Claire Curtis Violins
violinmaking

The Violin

The development of the modern violin is sometimes credited to Andreas Amati, though he was certainly not the first to make recognizable violins. He did, however, make a fine set of matched instruments for King Charles IX ca. 1560, many of which still survive. It is likely that this Royal patronage standardized the proportions and decorative elements of the violin; before then, violins were far more varied in size and shape. In this regard they were somewhat like the mountain dulcimers of today; dulcimers can be large or small, hourglass or teardrop shaped, and can have varying numbers of strings tuned in various ways. But we recognize the instrument as a mountain dulcimer, regardless of these variations. So it was with the violin.

Information about the physical instrument:

The Anatomy of a Violin by Joe Curtin and Gregg Alf (external link)
An essay on the elements of design and construction of the violin (not illustrated). By two of the most respected makers in America today. There are many other interesting articles on this website.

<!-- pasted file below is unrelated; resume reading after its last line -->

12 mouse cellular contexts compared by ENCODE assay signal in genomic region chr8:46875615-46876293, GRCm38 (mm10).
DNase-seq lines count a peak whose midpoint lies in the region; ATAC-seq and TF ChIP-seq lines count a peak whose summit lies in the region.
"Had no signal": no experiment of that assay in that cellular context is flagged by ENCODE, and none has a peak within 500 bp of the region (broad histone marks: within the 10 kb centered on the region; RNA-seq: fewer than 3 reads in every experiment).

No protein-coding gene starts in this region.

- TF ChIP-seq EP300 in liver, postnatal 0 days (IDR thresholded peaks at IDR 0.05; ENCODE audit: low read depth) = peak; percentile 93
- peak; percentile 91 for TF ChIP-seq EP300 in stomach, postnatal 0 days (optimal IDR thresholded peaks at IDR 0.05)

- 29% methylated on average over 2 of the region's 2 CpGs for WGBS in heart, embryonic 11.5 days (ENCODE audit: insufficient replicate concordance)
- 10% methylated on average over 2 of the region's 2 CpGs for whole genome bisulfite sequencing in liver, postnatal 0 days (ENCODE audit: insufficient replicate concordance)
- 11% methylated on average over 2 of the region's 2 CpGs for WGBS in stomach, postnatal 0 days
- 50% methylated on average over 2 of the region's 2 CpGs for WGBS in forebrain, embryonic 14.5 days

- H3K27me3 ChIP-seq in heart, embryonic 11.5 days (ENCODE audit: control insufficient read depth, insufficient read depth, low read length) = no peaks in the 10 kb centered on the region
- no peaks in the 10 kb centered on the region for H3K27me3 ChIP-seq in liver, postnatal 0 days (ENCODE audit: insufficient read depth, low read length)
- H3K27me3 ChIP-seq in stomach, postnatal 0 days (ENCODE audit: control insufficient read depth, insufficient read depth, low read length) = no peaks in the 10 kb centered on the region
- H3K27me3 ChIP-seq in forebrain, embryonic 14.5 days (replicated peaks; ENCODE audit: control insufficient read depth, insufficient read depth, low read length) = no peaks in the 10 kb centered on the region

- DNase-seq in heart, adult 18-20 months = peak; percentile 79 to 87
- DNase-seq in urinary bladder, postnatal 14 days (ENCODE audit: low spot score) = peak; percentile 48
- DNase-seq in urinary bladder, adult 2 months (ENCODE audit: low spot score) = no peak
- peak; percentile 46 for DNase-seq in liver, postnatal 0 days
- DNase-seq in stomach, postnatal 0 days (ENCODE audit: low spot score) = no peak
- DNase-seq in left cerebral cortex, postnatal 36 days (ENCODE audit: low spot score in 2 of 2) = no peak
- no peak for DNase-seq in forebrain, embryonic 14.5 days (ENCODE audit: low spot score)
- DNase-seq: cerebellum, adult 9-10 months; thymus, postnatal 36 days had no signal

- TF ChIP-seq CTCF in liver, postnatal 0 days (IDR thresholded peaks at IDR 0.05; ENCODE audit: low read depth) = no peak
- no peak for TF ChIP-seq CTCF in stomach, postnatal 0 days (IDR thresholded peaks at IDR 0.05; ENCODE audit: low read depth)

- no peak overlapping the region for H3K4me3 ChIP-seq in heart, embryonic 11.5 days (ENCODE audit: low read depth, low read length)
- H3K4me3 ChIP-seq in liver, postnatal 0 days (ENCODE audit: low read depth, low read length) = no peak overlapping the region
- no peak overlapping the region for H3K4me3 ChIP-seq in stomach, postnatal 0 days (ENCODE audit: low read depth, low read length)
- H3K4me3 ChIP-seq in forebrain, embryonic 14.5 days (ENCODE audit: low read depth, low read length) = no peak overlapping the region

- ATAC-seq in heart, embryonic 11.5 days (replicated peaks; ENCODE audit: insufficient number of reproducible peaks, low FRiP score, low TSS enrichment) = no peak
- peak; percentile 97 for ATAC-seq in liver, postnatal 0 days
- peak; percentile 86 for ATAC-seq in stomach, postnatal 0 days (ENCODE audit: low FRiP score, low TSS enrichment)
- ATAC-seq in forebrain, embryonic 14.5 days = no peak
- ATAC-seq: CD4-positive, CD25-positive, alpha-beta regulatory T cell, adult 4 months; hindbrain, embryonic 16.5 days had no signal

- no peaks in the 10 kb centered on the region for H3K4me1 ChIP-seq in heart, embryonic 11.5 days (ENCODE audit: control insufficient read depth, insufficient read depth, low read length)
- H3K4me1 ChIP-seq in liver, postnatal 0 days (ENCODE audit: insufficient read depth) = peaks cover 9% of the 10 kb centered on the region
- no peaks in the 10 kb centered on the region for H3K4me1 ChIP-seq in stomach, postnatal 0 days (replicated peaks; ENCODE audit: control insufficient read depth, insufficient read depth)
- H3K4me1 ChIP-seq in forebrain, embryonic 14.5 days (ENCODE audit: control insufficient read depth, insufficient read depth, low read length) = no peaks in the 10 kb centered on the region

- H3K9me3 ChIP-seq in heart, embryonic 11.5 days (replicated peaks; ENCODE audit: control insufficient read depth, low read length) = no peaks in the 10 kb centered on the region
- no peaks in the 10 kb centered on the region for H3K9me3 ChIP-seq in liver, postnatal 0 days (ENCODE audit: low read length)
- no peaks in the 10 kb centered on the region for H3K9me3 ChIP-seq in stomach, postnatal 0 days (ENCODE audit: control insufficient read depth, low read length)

(Sept 2005 - Joe Curtin was named as a recipient of a McArthur "Genius" award.)

Construction of a Violin by Hans Johannsson (external link)
An excellent illustrated guide, which goes a little more into the details than the Curtin & Alf paper. Hans is a maker in Iceland.

Violin Making by Hand by Derek Roberts (external link)
A day-by-day photo journal of the construction of a violin. Derek Roberts offers violinmaking classes in the UK.

Le montage du violon by Thomas Billloux (external link)
A very nice Macromedia Flash video showing a luthier setting up a violin. He fits the pegs, planes the fingerboard, makes a new nut, sets the soundpost, carves a bridge, and finally strings up the violin. The website is in French, but the film has no narration. 14 minutes.
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